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The King of the Golden River is a fairy story; a book containing a copy of it was owned by Huey, Dewey and Louie Duck by 1958.

DescriptionEdit

The story focuses on Gluck, a very unselfish boy. He came across a gnome who was in truth the King of the Golden River. Amazed by the selflessness Gluck displayed, the King taught him a "magic trick" which, if he performed it in front of a certain waterfall in a certain valley, would turn its waters into gold.

Gluck's Brothers, who were not as unselfish as him, learned of this and attempted to perform the trick themselves to become rich, only to be turned into smooth black stones instead in punishment by the magic of the Gnome King of the Golden River.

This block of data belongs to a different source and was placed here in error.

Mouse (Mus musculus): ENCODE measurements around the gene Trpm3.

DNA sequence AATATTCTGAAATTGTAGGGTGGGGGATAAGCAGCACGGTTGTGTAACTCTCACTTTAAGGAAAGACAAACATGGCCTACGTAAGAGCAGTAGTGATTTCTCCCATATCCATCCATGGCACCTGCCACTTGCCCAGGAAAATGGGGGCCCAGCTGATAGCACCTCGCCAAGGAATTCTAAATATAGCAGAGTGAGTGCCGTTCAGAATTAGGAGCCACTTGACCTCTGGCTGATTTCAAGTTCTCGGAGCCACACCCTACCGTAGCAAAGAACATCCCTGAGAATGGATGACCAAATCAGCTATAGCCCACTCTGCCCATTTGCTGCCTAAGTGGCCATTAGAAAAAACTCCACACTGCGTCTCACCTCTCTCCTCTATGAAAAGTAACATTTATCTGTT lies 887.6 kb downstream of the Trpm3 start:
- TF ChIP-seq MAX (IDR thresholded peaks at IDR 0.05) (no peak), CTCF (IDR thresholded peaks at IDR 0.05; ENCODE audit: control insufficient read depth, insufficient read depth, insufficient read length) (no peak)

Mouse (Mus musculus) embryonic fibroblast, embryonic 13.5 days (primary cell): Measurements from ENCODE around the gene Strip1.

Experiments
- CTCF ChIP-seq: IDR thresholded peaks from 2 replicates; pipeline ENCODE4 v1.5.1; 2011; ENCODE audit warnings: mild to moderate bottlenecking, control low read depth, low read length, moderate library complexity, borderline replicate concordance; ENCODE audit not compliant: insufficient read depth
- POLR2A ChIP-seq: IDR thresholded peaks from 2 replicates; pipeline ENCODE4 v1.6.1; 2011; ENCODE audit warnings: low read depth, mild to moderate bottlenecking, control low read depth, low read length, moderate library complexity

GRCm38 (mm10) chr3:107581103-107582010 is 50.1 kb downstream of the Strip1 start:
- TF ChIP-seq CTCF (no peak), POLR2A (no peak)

There may be a grain (or more than a grain) of truth to the story: in the late 1950's, while on a doctor-mandated vacation, Scrooge McDuck came across a Golden River almost identical to that in the tale, in a valley fitting the description of the valley in the story. By intervals, it became golden due to hot springs carrying gold dust up into the stream of water. Donald Duck and Huey, Dewey and Louie Duck thought to exploit this, playing tricks with Scrooge by posing as the King of the Golden River and thereby teaching him a lesson about his own selfishness. One doubtful account suggests that during these events, Dewey Duck briefly glimpsed the King of the Golden River himself, who had seemingly been orchestrating events.

Behind the scenesEdit

The King of the Golden River is central to the 1958 Carl Barks story Uncle Scrooge and the Golden River.

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